Project to Control Non-communicable Diseases to be Launched in Dakshina Kannada, Karnataka

by Shirley Johanna on  September 25, 2015 at 12:28 PM Indian Health News
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A World Bank-funded pilot project to control non-communicable diseases (NCD's) such as diabetes, hypertension and cancer in Dakshina Kannada and Davangere districts in Karnataka will be launched on October 7, said Health and Family Welfare Minister UT Khader.
Project to Control Non-communicable Diseases to be Launched in Dakshina Kannada, Karnataka
Project to Control Non-communicable Diseases to be Launched in Dakshina Kannada, Karnataka

Khader said that under this project, any person suspected of having NCD's could approach the nearest primary health center (PHC) or government hospital. Patients would be examined and given medicines for free.

Trained nurses would be appointed on contract basis for examining patients in the two districts.

About Rs 2 lakh would be spent each year per each PHC and the hospital under the project. Rs 1 lakh would be for salary and the remaining amount would be for medicines, said Khader.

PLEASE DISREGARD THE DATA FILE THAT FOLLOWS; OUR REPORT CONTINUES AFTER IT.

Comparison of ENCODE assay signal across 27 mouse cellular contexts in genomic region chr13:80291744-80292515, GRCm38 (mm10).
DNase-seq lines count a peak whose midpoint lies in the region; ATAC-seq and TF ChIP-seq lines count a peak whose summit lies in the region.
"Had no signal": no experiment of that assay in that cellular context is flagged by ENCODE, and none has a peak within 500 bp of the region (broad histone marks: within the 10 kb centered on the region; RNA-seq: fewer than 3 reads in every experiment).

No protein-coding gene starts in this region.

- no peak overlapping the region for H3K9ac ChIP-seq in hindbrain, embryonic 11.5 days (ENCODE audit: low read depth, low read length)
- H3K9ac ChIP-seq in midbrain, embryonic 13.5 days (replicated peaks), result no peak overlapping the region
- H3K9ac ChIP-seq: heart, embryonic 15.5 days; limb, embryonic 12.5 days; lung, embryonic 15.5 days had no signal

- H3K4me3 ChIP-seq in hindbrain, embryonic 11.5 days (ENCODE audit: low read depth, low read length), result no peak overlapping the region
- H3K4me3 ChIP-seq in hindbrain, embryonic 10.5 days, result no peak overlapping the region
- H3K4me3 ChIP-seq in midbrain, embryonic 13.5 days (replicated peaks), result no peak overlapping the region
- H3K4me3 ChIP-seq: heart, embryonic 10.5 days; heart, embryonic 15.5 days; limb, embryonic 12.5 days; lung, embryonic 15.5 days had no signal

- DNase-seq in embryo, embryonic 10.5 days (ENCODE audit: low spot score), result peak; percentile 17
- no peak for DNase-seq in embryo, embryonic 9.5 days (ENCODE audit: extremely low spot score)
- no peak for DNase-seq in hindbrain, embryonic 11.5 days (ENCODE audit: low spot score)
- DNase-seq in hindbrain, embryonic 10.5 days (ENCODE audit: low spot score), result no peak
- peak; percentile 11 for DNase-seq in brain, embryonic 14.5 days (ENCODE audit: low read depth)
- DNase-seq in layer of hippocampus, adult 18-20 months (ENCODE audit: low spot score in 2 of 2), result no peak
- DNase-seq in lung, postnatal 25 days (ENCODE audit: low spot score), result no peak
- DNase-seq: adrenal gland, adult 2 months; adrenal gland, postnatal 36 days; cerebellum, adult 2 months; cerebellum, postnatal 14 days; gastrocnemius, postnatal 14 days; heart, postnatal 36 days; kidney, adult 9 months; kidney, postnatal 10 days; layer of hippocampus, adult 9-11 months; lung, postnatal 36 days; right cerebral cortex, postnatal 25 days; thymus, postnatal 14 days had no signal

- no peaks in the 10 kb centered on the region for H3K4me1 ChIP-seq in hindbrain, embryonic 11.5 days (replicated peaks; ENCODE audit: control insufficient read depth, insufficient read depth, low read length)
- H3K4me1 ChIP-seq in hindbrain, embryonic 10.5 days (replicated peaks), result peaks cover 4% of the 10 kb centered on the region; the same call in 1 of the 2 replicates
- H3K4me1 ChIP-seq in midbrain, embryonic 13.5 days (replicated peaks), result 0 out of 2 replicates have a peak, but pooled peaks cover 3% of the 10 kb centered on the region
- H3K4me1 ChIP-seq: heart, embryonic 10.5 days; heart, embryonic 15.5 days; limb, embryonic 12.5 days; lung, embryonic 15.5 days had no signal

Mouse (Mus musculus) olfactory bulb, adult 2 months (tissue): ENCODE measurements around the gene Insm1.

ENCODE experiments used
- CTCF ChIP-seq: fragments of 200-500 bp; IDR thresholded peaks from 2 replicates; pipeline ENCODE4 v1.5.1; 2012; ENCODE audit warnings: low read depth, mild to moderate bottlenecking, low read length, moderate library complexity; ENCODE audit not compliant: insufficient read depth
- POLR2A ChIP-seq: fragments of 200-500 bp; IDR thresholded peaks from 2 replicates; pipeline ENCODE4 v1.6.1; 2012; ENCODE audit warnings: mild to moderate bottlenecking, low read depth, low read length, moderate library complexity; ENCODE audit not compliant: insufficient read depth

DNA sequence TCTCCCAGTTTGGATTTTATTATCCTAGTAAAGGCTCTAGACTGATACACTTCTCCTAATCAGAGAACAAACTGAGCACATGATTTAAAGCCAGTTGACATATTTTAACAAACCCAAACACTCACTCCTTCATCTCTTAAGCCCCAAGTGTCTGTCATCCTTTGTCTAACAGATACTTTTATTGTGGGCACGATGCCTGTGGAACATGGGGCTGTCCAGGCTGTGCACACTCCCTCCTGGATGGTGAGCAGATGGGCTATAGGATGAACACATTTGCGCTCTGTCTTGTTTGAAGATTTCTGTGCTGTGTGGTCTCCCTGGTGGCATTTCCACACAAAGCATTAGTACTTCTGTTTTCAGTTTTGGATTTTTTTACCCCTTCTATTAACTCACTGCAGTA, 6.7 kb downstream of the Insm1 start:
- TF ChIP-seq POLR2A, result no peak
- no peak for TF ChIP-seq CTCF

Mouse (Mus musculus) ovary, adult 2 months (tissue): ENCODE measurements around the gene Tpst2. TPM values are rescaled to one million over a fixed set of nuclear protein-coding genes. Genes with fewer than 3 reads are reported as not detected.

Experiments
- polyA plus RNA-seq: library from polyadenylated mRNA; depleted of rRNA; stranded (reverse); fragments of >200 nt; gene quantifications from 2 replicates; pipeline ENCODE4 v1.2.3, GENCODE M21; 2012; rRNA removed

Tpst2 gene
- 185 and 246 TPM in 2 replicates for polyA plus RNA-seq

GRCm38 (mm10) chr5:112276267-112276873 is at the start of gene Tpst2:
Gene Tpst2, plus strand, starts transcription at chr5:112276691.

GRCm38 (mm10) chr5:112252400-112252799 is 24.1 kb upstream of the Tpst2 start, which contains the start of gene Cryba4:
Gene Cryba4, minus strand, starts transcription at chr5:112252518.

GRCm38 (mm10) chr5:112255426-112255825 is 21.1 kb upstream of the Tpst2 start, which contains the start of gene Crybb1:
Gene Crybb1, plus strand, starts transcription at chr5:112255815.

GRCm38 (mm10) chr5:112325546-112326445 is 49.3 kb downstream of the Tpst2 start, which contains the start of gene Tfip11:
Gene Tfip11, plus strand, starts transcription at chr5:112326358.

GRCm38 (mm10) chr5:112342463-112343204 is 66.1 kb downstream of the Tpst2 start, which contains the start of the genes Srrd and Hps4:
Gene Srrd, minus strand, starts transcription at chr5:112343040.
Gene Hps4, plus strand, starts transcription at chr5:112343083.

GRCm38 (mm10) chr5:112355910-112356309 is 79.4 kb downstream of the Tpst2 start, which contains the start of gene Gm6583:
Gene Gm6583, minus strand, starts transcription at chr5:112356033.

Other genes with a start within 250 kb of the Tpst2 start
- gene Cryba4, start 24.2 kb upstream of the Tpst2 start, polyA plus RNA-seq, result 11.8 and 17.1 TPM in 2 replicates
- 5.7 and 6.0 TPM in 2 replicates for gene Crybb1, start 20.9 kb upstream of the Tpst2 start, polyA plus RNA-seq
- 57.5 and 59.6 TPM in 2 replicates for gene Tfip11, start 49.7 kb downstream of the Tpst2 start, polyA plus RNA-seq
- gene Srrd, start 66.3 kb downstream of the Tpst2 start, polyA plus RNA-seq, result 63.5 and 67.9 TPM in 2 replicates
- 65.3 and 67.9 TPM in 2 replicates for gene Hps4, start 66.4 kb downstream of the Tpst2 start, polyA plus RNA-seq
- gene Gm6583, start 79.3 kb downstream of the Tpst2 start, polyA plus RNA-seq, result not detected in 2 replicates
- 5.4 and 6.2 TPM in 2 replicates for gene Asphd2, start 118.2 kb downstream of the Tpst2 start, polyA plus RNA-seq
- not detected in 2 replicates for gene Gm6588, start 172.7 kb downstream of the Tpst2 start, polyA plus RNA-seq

The project will continue till March 2016, after which the the government would decide whether to extend the scheme to other districts or not.

The pilot project would be launched at a function at T.M.A. Pai International Convention Centre on October 7.

This pilot project would be in force till March 2016, after which a decision would be taken whether to extend the scheme to other districts or not. The project would be launched at a function at T.M.A. Pai International Convention Centre here on October 7.

Khader also added that the Union government's Mission Indradhanush scheme for vaccination of children and pregnant women would be extended to to Dakshina Kannada, Udupi and 15 other districts in the State from October 7.

"Children aged up to two years and their mothers would be vaccinated against diphtheria, whooping cough, tetanus, polio, tuberculosis, measles, Hepatitis B, Hemophilus Influenza type B and Japanese Encephalitis. Hence, efforts were being made to close immunity gaps and strengthen immunization coverage," said Khader.

Source: Medindia

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